Ferra Wilson writes:

[Comment removed pending confirmation of email address. Email the webmaster@econlib.org to request restoring this comment. A valid email address is required to post comments on EconLog and EconTalk.--Econlib Ed.]

Brian writes:

"our friends on the left have misinterpreted the last two and a half or three centuries. Many very bad things have been done by many very bad people. But to paraphrase her, bad things done in a capitalist system do not imply that capitalism is a bad system as such."

Art,

Indeed. I recently had an e-mail exchange with members of the humanities faculty at my college, in which they insisted that most humanities scholars agree that capitalism deserves a net "negative valuation" by far. To them, the supposed negative impacts of capitalism far outweigh the positives. I tremble at their ignorance.

Ultimately, it seems they can't see that the bad things are a result of freedom in general, and not capitalism in particular. Capitalism itself is arguably one of mankind's greatest creations. Nothing else has quite the same power to release the vast reserve of human potential.

Tom West writes:

Ultimately, it seems they can't see that the bad things are a result of freedom in general, and not capitalism in particular.

While I think you're correct that people are conflating freedom and capitalism, that's not entirely unreasonable. After all, capitalism is perhaps the primary expression of that freedom in modern society.

And as far as freedom is concerned, for most, it's just one more factor in people's utility function, usually fighting in the trade-off against wanting more security and less change.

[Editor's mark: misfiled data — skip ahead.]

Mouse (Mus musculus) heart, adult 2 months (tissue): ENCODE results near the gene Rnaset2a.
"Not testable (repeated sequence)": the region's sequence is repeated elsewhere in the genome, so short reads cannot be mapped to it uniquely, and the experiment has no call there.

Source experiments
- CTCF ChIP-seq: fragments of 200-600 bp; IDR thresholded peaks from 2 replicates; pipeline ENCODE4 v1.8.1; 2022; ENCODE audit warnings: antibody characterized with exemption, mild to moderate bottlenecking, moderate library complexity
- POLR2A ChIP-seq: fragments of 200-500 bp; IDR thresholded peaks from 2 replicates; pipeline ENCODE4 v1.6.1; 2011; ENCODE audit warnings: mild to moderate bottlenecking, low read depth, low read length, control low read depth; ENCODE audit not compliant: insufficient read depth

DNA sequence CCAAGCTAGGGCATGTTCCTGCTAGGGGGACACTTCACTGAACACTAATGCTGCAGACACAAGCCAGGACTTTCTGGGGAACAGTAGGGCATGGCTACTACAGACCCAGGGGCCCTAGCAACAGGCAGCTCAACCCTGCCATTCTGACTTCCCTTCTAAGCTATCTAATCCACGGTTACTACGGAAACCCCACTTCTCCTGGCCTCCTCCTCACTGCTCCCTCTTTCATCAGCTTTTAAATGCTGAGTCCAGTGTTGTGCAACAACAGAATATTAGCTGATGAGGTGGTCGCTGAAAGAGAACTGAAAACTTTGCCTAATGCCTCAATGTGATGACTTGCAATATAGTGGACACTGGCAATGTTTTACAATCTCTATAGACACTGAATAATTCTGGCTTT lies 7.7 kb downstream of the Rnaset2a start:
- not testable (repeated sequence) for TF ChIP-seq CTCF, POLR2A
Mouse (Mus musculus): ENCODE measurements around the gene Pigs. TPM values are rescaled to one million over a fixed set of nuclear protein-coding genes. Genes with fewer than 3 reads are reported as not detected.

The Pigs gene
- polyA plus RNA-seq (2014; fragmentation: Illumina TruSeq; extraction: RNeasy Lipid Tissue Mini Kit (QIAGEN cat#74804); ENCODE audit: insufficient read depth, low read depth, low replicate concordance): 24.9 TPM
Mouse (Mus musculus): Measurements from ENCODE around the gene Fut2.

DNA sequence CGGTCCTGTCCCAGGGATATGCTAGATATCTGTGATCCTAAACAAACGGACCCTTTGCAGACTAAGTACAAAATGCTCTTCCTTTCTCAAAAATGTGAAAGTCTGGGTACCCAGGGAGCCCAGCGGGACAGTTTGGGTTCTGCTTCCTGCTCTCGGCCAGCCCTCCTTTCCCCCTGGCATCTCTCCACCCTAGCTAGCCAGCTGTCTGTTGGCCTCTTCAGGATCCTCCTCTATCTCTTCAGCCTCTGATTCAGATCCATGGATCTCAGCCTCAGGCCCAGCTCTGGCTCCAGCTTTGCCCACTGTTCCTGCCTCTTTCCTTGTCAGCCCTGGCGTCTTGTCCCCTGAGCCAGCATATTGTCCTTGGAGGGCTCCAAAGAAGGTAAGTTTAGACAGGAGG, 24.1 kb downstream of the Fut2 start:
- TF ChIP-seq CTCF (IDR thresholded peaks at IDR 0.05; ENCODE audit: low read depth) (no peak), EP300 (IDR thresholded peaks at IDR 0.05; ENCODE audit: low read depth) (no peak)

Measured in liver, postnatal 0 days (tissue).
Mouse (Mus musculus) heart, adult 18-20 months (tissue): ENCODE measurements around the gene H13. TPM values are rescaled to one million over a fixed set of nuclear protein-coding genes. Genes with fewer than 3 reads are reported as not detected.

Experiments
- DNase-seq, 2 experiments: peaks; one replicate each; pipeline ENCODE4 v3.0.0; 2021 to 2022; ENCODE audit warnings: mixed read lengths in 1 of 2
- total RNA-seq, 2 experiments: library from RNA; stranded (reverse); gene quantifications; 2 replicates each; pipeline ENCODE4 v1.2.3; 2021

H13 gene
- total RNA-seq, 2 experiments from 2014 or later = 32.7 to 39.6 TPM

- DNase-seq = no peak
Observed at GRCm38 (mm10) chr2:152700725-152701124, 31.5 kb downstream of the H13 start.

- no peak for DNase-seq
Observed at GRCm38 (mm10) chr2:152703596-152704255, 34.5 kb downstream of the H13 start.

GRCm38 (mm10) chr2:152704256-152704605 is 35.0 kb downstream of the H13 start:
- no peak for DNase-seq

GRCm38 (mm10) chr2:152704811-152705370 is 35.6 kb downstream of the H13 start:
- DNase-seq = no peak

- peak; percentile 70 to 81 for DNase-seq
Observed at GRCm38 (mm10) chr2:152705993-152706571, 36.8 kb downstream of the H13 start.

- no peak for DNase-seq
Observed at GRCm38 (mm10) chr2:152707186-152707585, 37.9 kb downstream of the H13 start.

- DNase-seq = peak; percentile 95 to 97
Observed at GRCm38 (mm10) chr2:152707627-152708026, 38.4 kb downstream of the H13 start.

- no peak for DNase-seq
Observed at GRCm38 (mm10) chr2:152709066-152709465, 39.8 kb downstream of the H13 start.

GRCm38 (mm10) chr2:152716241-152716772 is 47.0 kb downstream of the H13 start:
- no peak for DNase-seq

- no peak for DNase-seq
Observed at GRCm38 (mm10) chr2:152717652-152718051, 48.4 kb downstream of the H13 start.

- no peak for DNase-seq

So, yes, if bad things happen as a result of freedom, then we'll want less of it, and it will be in capitalism where such restrictions will show most clearly.

Brian writes:

Tom,

I agree with you. Capitalism and freedom are closely linked, and some people would prefer not to have the negative otcomes associated with freedom, even if the net benefit is hugely positive.

The problem is that the same people who criticize capitalism will never say the same thing about freedom. It doesn't look good to criticize freedom, so they use capitalism as the politically correct whipping boy.

And all the while they justify their positions with false assertions, such as the idea that capitalism is based on exploitation of the rich by the poor, etc. Seemingly educated people often don't have the slightest idea how capitalism actually works, or why it works.

Roger McKinney writes:

Brian:

they can't see that the bad things are a result of freedom in general

I don't know what bad results they're talking about, but usually they stem from human nature, not freedom or capitalism. Most people today think that people are born innocent and turn bad only because of oppression. So they see bad behavior as a result of the system or society.

But most of the bad things people attribute to capitalism exist in socialist and communist societies. The USSR was the biggest experiment in history to change human nature by changing the system and it failed miserably.